Actor to bring Louis Armstrong to life in Salisbury
BY SARAH HALL
For the Salisbury Post
Actor and playwright Danny Mullen has had a lifelong fascination with Louis Armstrong, beginning during his childhood in Brooklyn, N.Y., when he saw Armstrong on the Ed Sullivan Show.
“That got my attention,” Mullen reminisces, “because he was black, like me, and performing on national television.”
Then, in junior high, he recalls a “Weekly Reader” article about NASA sending a satellite out into space with earth artifacts, a sampler of earth life that might be found by other life out there somewhere. It included Louis Armstrong recordings.
As a college student, Mullen became further smitten when he saw the movie, “Good Morning, Vietnam” which includes Armstrong’s memorable rendition of the song “What a Wonderful World.”
Then, in 1990, Mullen was browsing in a bookstore where Gary Gidden’s picture-filled biography, “Satchmo: the Genius of Louis Armstrong” caught his eye. Mullen couldn’t put it down, admiring the photos of Louis Armstrong with his giant smile, dressed in a tuxedo with a rose in his lapel. As he read, he felt a real connection.
“I was reminded of my father and uncles who used to sit in the garage eating pigs feet and playing checkers.”
Mullen’s realization that, in spite of celebrity, Armstrong was not that much different than he himself, finally led to the creation in 2000 of his one-man show, “A Tuff Shuffle - Backstage with Louis Armstrong.” In it, Mullen portrays Armstrong in 1957, backstage after a show.
“After each concert, Louis Armstrong would be backstage greeting fans from all walks of life,” explains Mullen. “There would be rich and poor, a mayor, clergy, prostitutes, detectives, shoeshine boys, a motley crew, all there together in the dressing room.”
With Mullen’s portrayal, his intention is to draw his own audience in also, make them feel like they’ve been transported back to 1957 where they are sitting backstage with Satchmo himself.
Mullen chose 1957 as the setting because it was a particularly turbulent time for Armstrong. That was the year he cancelled what was to have been a State Department goodwill tour of the USSR in order to get President Eisenhower’s attention, demanding that federal troops be sent to Little Rock, Arkansas, to enforce integration of the schools.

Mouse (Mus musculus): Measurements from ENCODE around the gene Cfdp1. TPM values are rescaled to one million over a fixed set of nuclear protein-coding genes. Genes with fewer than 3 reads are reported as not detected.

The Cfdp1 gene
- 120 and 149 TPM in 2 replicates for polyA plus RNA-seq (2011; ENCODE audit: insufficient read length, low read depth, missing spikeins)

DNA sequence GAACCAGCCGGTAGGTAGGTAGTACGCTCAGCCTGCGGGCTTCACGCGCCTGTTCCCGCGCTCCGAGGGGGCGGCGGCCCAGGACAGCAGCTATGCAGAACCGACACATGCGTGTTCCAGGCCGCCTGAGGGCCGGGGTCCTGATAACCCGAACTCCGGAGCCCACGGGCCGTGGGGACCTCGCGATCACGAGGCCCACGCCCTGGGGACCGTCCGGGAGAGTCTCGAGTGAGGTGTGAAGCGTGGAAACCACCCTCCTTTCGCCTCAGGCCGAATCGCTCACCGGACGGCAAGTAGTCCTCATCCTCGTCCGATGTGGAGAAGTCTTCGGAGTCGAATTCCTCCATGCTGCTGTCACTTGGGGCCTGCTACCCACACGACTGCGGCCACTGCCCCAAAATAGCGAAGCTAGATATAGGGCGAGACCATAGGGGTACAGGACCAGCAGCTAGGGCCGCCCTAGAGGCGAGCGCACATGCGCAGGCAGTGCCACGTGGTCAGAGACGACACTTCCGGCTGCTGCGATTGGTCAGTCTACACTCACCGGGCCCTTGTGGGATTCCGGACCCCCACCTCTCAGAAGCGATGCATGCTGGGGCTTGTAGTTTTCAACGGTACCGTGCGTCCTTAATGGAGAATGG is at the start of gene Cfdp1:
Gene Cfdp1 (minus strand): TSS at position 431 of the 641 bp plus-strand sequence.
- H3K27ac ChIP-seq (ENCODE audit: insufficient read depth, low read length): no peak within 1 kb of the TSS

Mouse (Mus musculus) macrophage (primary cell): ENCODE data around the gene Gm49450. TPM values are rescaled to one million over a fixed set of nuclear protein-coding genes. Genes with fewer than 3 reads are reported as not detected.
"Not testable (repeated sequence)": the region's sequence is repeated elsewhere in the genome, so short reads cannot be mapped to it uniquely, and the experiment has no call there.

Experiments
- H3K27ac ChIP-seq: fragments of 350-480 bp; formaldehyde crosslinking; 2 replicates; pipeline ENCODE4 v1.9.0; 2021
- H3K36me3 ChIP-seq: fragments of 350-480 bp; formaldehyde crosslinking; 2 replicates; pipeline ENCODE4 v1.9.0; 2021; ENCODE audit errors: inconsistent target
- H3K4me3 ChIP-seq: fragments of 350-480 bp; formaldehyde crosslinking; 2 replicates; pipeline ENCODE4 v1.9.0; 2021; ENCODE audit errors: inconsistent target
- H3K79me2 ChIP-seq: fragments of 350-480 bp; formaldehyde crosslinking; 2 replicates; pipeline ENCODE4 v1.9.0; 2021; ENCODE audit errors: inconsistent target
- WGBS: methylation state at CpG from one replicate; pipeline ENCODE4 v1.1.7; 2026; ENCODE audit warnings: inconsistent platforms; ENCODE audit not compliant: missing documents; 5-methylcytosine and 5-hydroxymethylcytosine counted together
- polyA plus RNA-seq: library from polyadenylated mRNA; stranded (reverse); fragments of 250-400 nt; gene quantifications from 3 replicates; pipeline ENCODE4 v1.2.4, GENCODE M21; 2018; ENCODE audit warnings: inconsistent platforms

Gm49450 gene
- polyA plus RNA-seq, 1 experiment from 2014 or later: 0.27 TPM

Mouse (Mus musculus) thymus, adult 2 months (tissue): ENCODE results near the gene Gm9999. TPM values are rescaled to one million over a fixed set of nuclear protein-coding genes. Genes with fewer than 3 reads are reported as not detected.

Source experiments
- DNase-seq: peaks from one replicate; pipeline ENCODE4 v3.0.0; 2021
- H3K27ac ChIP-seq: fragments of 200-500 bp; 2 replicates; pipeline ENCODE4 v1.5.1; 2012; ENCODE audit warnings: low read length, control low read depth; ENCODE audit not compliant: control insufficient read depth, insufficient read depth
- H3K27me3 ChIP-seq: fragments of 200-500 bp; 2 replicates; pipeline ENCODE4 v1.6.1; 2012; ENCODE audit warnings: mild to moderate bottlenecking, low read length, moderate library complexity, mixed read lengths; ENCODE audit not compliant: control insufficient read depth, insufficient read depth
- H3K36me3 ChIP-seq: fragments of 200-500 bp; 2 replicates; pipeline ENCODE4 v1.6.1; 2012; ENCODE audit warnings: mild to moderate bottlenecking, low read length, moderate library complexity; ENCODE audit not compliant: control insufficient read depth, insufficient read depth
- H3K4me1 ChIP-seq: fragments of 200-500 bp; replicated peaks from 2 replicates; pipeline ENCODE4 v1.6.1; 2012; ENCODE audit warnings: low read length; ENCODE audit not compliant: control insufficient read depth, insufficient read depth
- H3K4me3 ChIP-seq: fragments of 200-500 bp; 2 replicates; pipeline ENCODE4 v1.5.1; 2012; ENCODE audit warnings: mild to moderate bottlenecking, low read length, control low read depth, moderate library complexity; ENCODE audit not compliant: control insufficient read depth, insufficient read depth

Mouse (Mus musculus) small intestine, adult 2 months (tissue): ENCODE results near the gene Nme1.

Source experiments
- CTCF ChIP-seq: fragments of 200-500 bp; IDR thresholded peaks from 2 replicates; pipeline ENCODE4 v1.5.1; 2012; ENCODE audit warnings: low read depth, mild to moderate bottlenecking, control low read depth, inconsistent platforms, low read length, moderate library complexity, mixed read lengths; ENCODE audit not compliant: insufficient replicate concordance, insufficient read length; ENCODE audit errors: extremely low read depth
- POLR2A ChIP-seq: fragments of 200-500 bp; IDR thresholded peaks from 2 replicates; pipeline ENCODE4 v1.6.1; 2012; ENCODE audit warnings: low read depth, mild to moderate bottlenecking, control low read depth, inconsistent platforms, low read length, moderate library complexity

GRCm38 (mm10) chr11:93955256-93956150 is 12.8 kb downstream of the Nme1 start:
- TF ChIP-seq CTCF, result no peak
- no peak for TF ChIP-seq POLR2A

Mullen brought to his creation of this work not only a background in theatre but a career as an educator. He has a master’s degree in American Studies and worked as a public school teacher in Buffalo, NY, while acting with theatre companies in his spare time. He later relocated to Charlotte, his current home, where he taught middle school, and then taught arts and history courses from 2008-10 at Salisbury’s Livingstone College. He is now teaching history on the Charlotte campus of University of Phoenix.
Mullen has written other plays, including a one-man show about Marcus Garvey and “Mine Eyes,” a play about the Civil War. Mullen is also an expert on Civil War history from the African-American viewpoint.
“A Tuff Shuffle” has taken Mullen places, including performances off-Broadway in New York, in Edinburgh, Scotland, in Canada at Niagra Falls, and in Armstrong’s birthplace of New Orleans. He has had the opportunity to perform the show as part of the National Black Theatre Festival and Theatre of the American South.
And next it brings him to Salisbury. “A Tuff Shuffle” will be presented in the Looking Glass Black Box Theater, 405 N. Lee St. on Friday, Dec. 28. Doors open at 6:45 p.m. and the show starts at 7:30 p.m. Concessions will be available. Admission is $10.
Due to mature content, the show is not recommended for children.
For more information, contact LGAC at firstname.lastname@example.org or call 704-633-2787.